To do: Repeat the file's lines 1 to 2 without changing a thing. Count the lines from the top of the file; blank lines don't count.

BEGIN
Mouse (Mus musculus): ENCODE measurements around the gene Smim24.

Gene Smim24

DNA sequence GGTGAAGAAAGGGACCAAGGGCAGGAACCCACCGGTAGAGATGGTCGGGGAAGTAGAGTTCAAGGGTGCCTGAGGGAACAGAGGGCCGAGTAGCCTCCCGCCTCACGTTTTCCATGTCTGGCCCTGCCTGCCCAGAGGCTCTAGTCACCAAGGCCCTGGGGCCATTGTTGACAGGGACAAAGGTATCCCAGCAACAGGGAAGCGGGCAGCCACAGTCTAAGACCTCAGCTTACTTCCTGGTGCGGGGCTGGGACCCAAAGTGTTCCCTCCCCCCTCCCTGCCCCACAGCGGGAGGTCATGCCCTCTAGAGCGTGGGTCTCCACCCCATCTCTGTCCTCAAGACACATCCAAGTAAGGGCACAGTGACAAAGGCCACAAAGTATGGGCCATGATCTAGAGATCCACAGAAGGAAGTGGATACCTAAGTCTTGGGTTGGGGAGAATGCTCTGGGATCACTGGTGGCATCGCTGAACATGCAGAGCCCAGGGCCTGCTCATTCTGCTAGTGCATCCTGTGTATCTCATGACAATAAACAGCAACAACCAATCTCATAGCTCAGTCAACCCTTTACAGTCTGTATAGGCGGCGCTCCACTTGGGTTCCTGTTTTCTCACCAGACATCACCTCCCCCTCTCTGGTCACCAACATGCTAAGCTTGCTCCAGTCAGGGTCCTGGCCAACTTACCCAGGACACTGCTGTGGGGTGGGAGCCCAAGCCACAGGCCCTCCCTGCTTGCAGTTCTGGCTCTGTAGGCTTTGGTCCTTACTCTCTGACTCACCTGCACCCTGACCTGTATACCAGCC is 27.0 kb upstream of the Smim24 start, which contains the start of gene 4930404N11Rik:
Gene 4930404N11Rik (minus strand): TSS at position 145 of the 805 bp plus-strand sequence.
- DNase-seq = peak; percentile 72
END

Mouse (Mus musculus): ENCODE measurements around the gene Smim24.

Gene Smim24